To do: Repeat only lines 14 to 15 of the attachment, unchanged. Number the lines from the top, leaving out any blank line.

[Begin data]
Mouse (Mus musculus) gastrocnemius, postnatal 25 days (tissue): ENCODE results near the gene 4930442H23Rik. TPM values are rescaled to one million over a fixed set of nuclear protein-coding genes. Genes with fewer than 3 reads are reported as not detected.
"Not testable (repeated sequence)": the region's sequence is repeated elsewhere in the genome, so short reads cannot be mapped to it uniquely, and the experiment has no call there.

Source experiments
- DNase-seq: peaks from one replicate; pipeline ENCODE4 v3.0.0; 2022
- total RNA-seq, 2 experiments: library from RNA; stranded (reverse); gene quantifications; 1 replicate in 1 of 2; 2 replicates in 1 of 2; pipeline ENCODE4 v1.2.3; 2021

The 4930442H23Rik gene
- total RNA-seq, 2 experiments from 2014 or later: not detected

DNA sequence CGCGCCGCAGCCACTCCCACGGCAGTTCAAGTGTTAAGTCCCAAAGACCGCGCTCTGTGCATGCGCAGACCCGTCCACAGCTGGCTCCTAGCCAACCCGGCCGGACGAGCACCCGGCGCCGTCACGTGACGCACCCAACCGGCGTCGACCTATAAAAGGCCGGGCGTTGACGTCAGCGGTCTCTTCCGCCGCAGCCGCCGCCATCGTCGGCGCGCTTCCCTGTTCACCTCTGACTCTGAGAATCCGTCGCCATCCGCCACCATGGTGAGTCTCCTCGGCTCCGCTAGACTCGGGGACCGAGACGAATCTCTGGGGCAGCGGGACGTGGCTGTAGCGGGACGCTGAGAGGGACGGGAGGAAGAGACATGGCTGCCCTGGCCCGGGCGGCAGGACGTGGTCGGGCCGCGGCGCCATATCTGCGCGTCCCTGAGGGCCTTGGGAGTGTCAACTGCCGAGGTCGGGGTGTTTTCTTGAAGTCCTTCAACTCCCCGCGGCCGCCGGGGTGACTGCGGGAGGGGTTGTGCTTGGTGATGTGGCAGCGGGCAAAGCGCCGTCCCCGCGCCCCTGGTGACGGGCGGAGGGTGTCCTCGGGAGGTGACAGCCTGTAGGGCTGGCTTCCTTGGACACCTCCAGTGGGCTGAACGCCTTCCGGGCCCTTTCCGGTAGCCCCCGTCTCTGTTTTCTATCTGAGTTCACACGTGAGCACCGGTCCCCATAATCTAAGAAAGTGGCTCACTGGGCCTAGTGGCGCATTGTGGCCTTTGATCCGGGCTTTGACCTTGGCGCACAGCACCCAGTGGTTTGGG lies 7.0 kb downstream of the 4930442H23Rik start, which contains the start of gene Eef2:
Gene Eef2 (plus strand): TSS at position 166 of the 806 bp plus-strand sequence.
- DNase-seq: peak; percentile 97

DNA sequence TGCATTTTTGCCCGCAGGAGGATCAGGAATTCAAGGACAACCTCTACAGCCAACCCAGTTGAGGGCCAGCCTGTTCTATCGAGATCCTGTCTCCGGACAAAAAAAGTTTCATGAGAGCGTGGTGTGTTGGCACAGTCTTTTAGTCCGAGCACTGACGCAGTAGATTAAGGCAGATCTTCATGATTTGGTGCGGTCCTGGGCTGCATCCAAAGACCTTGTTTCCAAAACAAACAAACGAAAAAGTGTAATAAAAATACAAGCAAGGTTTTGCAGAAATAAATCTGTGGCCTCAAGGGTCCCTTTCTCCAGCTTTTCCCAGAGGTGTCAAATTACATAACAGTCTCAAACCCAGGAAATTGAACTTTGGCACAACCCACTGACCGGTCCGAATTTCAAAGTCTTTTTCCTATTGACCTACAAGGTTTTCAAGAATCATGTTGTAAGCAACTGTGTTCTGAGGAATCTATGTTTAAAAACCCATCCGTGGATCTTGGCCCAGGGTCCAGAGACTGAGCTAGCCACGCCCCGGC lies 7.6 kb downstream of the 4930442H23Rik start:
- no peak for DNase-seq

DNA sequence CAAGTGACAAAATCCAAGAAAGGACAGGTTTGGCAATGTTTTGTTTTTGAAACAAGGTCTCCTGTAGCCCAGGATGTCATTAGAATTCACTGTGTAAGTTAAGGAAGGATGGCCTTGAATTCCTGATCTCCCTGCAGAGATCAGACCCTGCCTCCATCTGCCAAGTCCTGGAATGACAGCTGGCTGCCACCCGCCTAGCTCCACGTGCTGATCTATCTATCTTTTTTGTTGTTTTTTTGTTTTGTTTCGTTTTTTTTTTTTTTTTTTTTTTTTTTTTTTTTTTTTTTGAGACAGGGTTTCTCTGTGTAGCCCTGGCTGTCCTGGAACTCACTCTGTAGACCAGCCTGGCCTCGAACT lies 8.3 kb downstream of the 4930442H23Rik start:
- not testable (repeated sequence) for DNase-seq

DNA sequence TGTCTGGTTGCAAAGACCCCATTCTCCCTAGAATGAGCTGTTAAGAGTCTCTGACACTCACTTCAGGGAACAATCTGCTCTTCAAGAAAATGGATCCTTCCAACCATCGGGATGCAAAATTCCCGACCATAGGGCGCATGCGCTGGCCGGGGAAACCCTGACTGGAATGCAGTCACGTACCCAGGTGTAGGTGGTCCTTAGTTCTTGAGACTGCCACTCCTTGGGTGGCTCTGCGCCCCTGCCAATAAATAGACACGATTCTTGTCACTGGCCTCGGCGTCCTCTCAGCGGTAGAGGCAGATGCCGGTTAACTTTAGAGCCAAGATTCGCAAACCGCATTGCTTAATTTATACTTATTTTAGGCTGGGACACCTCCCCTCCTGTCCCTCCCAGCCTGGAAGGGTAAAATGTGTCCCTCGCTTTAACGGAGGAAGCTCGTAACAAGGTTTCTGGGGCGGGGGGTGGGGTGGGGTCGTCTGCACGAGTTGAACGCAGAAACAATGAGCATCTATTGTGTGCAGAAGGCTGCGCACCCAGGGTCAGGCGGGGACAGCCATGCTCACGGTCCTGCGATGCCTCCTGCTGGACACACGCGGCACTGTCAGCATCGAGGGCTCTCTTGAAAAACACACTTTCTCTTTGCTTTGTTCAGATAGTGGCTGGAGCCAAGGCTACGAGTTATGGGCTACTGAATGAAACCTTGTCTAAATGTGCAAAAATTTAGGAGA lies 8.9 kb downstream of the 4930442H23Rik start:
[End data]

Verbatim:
- not testable (repeated sequence) for DNase-seq

DNA sequence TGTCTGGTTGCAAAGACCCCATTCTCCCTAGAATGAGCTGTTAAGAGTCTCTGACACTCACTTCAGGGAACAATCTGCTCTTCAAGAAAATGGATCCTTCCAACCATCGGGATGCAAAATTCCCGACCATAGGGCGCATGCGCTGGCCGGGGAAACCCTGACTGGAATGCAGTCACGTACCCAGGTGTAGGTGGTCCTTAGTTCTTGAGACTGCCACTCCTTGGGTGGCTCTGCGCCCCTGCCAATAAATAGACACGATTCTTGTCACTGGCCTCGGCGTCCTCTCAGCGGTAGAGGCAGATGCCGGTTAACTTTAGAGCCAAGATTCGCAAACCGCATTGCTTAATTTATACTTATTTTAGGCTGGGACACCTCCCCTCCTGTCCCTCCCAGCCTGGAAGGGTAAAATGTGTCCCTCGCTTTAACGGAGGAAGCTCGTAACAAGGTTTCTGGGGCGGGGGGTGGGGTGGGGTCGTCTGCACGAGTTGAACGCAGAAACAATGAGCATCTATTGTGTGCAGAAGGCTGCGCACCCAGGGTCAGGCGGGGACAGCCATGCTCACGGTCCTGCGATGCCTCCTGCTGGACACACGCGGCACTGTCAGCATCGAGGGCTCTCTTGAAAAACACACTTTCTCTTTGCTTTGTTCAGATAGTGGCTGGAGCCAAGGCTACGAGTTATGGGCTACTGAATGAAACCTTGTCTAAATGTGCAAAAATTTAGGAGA lies 8.9 kb downstream of the 4930442H23Rik start: